While I am very pleased with the book (I gave it as a gift to a very special friend).I am also very pleased that I realized a considerable saving over the reatail priice."WAY TO GO AMAZON!! ... Read more


13. Fibrecraft Sampler (Chilton's creative crafts series)
by Ellen Appel
 Hardcover: 180 Pages (1979-04)

Isbn: 0801966434
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14. Embroidered Home: Beautiful Embroidered Crafts for Your Home
by Ellen Moore Johnson
Paperback: 128 Pages (2001-10)
list price: US$22.00 -- used & new: US$3.96
(price subject to change: see help)
Asin: 1564967956
Average Customer Review: 3.0 out of 5 stars
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Embellish your home with beautiful embroidered accents you can make yourself. The Embroidered Home explores the charming possibilities of decorating and crafting with embroidery for your home. This is the only book of its kind that includes projects for the kitchen, bedroom, bath, living room, children's rooms, and special treatments for windows. 30 projects present wonderful embroidery crafts that are both practical and functional. Simple, modern designs employ cross-stitch, feather stitching, needlework, applique, and much more. Easy, step-by-step instruction shows you how to make each project. ... Read more

Customer Reviews (2)

1-0 out of 5 stars Duplicate Books with Different Titles!
I ordered this book sight unseen, and was disappointed and surprised that it's the exact same book as "1 2 3 Embroidery: Easy Projects for Elegant Living" by Ellen Moore Johnson, only with a different title and cover photos and apparently a different publisher.Not what I expected.

5-0 out of 5 stars Fabulous book!
All of the projects in this book are absolutely beautiful - no duds! There are templates included in the back, and there are complete directions for each project. Definitely worth the money! ... Read more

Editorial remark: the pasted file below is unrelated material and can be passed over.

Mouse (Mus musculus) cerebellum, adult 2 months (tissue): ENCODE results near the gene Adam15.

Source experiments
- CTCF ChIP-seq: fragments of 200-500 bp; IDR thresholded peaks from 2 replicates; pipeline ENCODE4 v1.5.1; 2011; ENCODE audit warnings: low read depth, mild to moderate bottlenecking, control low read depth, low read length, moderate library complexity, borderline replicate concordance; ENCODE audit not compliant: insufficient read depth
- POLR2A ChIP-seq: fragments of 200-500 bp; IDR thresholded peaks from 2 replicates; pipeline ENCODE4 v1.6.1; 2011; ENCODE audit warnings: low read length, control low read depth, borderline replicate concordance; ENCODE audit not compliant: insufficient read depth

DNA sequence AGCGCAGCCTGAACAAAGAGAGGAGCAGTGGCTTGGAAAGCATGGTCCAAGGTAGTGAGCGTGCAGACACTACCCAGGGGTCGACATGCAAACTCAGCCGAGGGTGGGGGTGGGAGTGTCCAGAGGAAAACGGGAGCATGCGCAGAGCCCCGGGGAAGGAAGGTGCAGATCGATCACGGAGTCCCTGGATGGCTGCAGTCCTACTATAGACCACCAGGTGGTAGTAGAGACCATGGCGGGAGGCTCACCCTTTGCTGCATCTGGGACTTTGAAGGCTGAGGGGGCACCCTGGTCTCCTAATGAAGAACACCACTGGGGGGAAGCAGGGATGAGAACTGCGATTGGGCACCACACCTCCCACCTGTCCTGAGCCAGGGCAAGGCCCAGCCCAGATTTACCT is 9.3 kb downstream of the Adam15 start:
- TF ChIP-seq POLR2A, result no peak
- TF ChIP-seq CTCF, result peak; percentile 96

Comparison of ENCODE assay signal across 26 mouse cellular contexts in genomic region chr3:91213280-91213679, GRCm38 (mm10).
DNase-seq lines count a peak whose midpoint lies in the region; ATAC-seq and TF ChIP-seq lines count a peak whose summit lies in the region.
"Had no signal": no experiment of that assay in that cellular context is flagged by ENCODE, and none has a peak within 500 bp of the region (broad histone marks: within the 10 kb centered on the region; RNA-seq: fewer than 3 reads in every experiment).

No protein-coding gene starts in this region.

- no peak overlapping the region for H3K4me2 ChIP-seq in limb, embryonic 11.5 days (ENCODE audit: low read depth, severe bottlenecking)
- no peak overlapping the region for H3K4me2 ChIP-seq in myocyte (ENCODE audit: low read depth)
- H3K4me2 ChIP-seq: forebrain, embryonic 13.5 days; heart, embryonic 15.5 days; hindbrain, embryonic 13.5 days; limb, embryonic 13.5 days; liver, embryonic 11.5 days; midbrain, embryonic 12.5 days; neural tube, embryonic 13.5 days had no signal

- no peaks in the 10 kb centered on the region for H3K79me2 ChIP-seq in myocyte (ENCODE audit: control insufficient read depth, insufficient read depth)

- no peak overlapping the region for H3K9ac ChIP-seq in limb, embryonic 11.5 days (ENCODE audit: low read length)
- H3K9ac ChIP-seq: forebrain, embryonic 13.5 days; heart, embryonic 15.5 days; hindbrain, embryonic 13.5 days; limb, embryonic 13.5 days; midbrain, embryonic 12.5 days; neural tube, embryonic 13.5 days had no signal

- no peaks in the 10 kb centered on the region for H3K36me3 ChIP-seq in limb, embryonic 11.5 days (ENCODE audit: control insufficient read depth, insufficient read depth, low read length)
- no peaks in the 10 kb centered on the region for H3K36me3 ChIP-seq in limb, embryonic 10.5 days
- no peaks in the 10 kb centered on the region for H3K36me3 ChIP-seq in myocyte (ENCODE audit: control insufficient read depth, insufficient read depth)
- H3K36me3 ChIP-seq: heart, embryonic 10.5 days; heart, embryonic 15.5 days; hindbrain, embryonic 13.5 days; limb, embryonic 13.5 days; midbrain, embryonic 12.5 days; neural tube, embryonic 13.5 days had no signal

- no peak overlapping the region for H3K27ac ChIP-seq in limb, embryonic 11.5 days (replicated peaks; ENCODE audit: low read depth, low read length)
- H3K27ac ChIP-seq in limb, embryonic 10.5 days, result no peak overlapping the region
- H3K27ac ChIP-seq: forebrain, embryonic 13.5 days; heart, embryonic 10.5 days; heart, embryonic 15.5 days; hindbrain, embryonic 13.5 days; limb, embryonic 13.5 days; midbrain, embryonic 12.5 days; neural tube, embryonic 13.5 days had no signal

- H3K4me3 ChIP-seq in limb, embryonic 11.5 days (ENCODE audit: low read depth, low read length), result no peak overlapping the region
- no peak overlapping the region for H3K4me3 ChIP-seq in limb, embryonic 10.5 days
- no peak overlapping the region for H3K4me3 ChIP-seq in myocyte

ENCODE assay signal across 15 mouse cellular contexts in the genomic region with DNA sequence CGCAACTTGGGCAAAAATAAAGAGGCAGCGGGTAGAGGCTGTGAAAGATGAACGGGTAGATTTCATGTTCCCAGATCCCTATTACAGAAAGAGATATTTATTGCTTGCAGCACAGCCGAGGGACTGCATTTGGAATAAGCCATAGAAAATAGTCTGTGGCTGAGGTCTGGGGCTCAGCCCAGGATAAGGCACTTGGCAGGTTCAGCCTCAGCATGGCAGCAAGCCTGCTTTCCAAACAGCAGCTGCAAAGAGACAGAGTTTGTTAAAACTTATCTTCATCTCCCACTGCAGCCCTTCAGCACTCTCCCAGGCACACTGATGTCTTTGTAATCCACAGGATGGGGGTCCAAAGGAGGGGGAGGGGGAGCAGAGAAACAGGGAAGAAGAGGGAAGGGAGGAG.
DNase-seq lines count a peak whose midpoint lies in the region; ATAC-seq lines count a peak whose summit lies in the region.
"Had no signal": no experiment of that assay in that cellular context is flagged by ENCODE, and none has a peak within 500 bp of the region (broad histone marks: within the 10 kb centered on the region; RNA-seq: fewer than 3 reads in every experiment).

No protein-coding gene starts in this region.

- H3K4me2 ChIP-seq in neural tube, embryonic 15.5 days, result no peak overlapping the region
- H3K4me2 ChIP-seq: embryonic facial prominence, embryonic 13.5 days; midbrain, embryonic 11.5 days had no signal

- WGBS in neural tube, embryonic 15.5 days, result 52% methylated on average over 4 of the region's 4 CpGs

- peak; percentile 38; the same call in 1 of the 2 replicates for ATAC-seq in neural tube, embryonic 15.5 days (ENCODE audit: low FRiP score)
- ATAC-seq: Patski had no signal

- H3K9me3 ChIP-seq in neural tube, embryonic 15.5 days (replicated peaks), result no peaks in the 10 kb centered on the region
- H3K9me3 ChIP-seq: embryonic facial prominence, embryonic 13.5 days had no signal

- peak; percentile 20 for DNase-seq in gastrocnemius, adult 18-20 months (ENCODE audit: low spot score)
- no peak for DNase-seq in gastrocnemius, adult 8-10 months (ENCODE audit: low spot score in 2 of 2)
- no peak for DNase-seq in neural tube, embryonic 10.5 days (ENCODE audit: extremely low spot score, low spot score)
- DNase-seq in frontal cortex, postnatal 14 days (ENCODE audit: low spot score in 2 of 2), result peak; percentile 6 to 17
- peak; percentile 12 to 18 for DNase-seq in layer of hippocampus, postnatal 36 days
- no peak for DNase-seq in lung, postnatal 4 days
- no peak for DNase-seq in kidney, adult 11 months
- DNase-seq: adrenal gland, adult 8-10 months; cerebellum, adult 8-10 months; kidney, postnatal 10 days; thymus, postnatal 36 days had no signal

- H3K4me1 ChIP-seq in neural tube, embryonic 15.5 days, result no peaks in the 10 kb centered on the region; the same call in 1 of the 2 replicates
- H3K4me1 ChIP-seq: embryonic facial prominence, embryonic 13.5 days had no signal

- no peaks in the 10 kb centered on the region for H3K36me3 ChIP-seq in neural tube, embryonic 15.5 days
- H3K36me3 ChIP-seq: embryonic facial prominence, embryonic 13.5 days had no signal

15. Bags of Style: 25 Patchwork Purses, Totes and Bags (Creative Arts & Crafts)
by Ellen Kharade
Paperback: 128 Pages (2005-03)
list price: US$26.85
Isbn: 1904991106
Average Customer Review: 4.0 out of 5 stars
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Designer Ellen Kharade showcases 25 designs in this collection of bags for all occasions. Suitable for beginners and experienced stitchers alike, Ellen reveals how to create beautiful but useful purses, handbags, and totes. ... Read more

Customer Reviews (2)

3-0 out of 5 stars Sometimes simple & easy is good
I got this one really cheap from a bookclub that was trying to get rid of it.There were plenty of disappointed reviewers.It has 25 different patchwork bag patterns (and each one IS different).If you've been sewing a long time with much experience maybe you'd be disappointed in this because the ideas don't seem like new ones.I appreciate quick & simple sometimes, tho.My daughter needed a quick gift for someone and I put together the folded star clutch bag.We filled it with travel sized toiletries and it made a great gift.One of the things I like about these patterns is that they use a variety of fabrics, not just quilting fabrics.It's not what I'd call spectacular but I'm happy with it.UPDATE: I was sure I'd seen that purse on the cover a million times during my childhood that when I saw this picture on the book I was unimpressed.Well, sometimes we just need to look at things through someone else eyes!My dd loves everything bright & colorful.I'm presently making the purse for her (pictured on the cover) and she is wow'd by the splash of color it makes:).I admit I'm liking it, too.They have some wonderful daisy floral prints available in coordinating fabrics these days.I've used the coordinating pink floral prints, bright pink & green rick-rack and a cheap pkg of purchased bright buttons from W*lm**t.It's a winner.

5-0 out of 5 stars Gorgeous bags!
I am a bagmaker and this book has some of the prettiest patchwork bags! There are 25 different bags, not 6 bags with different embellishments like some books.All different shapes: square, round, rectangular, drawstring, etc. Some bags have purchased handles, some are sewn. Different fabrics - silk, cotton, felt.There are also ideas and directions for all sorts of embellishments -- yo-yos, stencils, embroidery, beading, ribbon, buttons, felt cutouts. Most of the patchwork squares can be rotary cut and there are templates in the back of the book for the others.Just a neat book for beginners or pros! ... Read more


16. Natural Crafts from America's Backyards: Decorate Your Home With Wreaths, Arrangements, and Wall Decorations Gathered from Nature's Harvest
by Ellen Spector Platt
Hardcover: 208 Pages (1997-09)
list price: US$27.95 -- used & new: US$2.84
(price subject to change: see help)
Asin: 0875967639
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Editorial Review

Product Description